Star Trek: sign of our times or out of touch?

Nathan Schneider of Religion Dispatches reviewing the new Star Trek movie says, "I liked the new Star Trek, I really did. Despite earlier concerns that it might ravage my Trekkie childhood, ... But, having read this week’s proclamations that this was a Star Trek for the brave new age of Obama (in Slate and the Huffington Post), I found the film a political downer. If this is Obama’s Trek, it’s the Obama that makes me wish I’d voted write-in for Jean-Luc Picard."


Society, Freud wrote in Civilization and Its Discontents, rests on a dose of healthy repression. This leads me to another point. The golden ages of Star Trek have thrived on prolonged meditations on repression. It began, actually, in the show’s original 1966 pilot, in which the character Number One (played by creator Gene Roddenberry’s wife, Majel Barrett) showed none of the emotional hysteria expected of onscreen women at the time. Deemed too racy by the network, her demeanor was given to Spock, the half-Vulcan who spent the next three years’ worth of episodes struggling to stay logical amid the raging passions of his friends. While Spock was always trying to shun his human half, The Next Generation’s android crew member Data wanted nothing more than to become more human. Still, lacking an emotion chip, Data blundered his way through personal interactions with what turns out to be an uncanny charm and wisdom. Star Trek, you would think, makes a bit of a case for self-control.
In this latest iteration, where we see Spock in both young and old forms, he really lets loose. His mother, father, and older self all give young Spock lots of encouragement to just be himself, dude, to feel stuff, and to talk about it. The parting advice that old Spock gives to young Spock is no less than a ’60s individualist mantra: “Do what feels right.” As opposed, of course, to what is logical.

I can’t help feeling that there is a connection between the loss of tortured-yet-sympathetic repression and the loss of political consciousness in the recent Star Trek. Our society, and consequently our science fiction, has gotten so uncomfortable with self-discipline that Data needs an emotion chip and Spock needs to go in for Primal Scream therapy. Meanwhile, politics goes off the map. What were once complex enemy societies that might someday become allies have turned into Saddam Hussein-style villains. Setting our emotions free, somehow, means the freedom to see our enemies as demonic madmen, to forget about a Great Society that might someday encompass us all. Maybe Freud was right; maybe it’s time to start thinking about mastering our passions again, rather than unbridling them.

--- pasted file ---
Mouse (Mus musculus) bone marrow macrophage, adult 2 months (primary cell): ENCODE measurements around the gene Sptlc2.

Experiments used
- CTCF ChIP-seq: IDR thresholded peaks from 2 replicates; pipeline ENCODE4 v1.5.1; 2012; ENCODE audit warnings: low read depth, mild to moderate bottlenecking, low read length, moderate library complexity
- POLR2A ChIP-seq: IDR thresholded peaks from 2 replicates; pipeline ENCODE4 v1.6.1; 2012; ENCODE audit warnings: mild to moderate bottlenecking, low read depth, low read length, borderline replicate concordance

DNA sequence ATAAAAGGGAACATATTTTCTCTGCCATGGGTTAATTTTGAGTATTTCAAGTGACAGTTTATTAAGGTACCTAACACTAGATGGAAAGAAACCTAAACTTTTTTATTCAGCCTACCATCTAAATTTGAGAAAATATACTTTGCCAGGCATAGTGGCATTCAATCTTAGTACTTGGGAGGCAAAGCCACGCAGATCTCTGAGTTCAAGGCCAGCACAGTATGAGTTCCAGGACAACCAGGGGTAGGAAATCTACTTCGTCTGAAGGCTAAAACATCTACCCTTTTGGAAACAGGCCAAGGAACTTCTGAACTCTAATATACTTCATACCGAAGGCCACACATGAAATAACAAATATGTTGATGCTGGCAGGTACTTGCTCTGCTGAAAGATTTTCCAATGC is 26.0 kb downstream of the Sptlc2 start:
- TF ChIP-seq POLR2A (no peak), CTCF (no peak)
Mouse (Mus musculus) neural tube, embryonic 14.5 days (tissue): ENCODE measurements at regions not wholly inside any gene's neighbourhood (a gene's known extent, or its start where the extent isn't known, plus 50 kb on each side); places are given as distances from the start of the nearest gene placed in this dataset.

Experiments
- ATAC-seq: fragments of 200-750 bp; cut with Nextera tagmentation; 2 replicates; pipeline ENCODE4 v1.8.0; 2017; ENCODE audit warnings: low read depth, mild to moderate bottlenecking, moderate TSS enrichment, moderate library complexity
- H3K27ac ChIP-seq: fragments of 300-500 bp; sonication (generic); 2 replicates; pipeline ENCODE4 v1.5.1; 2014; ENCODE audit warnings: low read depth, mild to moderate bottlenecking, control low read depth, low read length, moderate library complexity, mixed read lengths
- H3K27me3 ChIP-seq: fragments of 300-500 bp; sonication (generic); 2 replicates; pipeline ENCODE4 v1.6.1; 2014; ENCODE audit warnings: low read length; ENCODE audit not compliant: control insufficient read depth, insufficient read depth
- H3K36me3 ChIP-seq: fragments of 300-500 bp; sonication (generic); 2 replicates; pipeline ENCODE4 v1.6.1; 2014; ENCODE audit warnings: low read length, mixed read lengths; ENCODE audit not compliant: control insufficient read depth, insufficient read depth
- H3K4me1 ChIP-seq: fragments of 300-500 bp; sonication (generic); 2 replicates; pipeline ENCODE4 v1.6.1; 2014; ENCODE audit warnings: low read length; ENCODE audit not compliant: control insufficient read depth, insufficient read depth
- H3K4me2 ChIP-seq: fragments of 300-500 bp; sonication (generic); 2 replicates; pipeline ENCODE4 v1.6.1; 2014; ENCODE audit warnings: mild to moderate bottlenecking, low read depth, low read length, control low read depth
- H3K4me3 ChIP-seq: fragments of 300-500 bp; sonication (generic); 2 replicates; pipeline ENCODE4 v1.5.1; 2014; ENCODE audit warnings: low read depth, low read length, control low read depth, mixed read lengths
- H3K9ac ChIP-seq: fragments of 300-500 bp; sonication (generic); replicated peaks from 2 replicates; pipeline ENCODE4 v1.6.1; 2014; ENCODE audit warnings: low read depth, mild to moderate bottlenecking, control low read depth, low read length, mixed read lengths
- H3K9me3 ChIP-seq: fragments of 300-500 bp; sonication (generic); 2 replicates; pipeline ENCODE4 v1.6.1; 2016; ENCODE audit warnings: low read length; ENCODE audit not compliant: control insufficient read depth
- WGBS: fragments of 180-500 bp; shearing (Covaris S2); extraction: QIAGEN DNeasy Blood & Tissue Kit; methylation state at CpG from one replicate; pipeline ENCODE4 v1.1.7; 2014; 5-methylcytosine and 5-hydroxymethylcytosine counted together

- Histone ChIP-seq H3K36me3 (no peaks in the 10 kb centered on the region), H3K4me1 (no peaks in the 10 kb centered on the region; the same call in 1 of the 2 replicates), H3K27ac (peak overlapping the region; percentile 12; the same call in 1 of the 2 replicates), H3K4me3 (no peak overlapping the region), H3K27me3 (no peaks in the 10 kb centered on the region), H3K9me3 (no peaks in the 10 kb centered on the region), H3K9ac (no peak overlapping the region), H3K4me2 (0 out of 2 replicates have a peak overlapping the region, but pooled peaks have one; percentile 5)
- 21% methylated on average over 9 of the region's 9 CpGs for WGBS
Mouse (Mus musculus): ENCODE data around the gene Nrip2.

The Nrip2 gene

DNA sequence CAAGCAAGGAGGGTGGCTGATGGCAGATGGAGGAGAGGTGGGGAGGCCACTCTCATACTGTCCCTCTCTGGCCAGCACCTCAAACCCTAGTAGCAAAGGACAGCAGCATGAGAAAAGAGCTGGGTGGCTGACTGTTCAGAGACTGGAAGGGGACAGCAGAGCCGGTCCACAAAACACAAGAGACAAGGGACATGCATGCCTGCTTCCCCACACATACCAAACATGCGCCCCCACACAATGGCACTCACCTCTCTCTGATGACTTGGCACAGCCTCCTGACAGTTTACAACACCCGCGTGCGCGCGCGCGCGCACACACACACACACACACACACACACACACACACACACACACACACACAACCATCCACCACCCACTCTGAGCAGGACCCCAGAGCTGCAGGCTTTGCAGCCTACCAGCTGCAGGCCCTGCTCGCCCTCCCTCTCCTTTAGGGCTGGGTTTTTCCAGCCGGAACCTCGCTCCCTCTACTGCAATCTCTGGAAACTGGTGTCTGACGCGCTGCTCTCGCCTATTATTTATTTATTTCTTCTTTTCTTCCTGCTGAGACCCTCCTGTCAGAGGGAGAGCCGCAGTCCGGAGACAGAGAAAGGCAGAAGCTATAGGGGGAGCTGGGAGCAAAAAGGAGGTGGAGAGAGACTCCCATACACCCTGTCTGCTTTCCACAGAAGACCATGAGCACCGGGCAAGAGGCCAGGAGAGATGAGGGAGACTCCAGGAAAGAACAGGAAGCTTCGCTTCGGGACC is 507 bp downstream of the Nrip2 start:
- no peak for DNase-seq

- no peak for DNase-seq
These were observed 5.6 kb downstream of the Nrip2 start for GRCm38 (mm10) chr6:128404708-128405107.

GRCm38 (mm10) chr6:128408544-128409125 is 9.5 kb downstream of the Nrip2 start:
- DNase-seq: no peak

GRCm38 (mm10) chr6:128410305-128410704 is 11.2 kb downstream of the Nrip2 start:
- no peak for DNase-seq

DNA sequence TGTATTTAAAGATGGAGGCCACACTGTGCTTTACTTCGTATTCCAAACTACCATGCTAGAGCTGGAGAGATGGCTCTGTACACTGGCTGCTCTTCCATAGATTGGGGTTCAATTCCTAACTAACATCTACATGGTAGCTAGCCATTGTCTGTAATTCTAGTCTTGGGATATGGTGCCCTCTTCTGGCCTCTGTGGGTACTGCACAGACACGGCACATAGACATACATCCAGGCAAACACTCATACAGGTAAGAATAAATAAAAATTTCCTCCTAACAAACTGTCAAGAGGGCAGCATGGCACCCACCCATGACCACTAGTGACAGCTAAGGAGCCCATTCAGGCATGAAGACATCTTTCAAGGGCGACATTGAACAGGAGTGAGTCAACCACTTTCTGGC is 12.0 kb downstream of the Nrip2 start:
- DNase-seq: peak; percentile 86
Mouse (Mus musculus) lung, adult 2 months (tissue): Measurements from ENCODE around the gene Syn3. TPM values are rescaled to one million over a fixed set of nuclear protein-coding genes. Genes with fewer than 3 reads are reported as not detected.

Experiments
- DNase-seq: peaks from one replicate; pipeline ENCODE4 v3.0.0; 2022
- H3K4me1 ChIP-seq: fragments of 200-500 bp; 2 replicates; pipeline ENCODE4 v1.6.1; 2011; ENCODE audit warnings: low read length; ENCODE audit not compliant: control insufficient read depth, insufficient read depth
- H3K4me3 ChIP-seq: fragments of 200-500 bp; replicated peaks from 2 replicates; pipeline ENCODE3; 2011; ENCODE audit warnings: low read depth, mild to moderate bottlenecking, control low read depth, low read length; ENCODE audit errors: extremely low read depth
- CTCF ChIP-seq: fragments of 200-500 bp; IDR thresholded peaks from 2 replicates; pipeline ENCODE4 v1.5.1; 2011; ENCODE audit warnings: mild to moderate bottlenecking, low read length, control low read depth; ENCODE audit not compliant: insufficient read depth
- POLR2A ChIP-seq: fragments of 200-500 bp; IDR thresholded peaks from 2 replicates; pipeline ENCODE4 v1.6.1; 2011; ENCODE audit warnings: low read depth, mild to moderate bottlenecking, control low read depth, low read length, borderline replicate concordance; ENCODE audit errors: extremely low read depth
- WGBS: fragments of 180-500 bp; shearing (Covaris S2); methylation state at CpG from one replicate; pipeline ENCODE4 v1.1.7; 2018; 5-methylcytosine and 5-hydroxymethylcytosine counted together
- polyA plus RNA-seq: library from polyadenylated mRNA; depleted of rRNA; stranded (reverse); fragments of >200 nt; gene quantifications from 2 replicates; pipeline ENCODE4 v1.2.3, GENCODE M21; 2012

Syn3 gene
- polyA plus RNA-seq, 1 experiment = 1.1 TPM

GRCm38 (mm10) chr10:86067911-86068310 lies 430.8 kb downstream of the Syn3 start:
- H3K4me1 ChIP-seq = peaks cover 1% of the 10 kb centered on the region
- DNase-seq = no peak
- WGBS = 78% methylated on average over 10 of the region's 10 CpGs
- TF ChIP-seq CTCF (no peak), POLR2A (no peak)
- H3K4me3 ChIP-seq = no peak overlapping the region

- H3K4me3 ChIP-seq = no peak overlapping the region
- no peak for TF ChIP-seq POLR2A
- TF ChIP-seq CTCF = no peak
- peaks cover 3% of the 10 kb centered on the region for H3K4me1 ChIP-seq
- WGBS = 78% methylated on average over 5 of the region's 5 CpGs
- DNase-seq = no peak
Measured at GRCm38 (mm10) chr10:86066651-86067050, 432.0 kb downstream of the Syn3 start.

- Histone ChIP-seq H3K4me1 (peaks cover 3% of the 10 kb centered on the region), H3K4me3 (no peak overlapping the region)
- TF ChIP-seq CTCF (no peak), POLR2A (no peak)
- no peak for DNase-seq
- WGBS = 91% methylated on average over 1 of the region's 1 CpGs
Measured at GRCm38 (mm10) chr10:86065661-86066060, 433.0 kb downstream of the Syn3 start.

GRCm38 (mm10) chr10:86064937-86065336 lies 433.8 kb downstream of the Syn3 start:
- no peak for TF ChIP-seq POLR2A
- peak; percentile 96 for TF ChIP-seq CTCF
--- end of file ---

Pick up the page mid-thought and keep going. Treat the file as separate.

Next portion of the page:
Part of what has made Star Trek such a powerful franchise has been its eerie habit of taking the barometer of its times (often the best of its times), and of pointing a way forward. It showed the first interracial kiss on American television, and it invented the flip-phone. I hope, for our sake, that Star Trek has finally gotten out of touch.

Read article here.

Comments (3)

The other thing I noticed along those lines, Ann, is that in the original series, in the two part episode "The Menagerie", Cpt. Pike was reduced as a result of the torture to a person in a wheelchair who could only blink lights on the chair for his responses.

In the new movie, Pike, other than sitting in a wheelchair, looks pretty much none the worse for wear. So see, torture won't hurt you that much, right?

I think the reviewer has it wrong here. The underlying quest in all of the Star Trek canon, concerning Spock, Data, 7of9, Odo, &c. is the "search for authentic identity." That is the same in the present film. It isn't about "repression" per se -- and one need look no further than the Borg to see that it is about individuation vs. assimilation that is the thematic playground of the Roddenberry mind-world.

Think Pinocchio (explicitly referenced in Data's case). Think also the Gospel of John: Spock is half-human, and he in part discovers his humanity when he gives up himself to save others: logical (that one should save many) but also so deeply human. It is not for nothing that the language of "I have called you friends" is echoed in his parting words -- quoted in this present film's literal incarnation.

I have to say, I think this is reading way too much into the movie.

The movie does, however, have something to say about taking of vengeance as ultimately self-destructive.

That we see a Spock conflicted about his humanness and Vulcanness reflects much in our own time.

I also think that expecting a man paralyzed by torture to look, well, forever tortured, is to not speak to the human spirit of many who overcome and do much, including having some joy in their lives.

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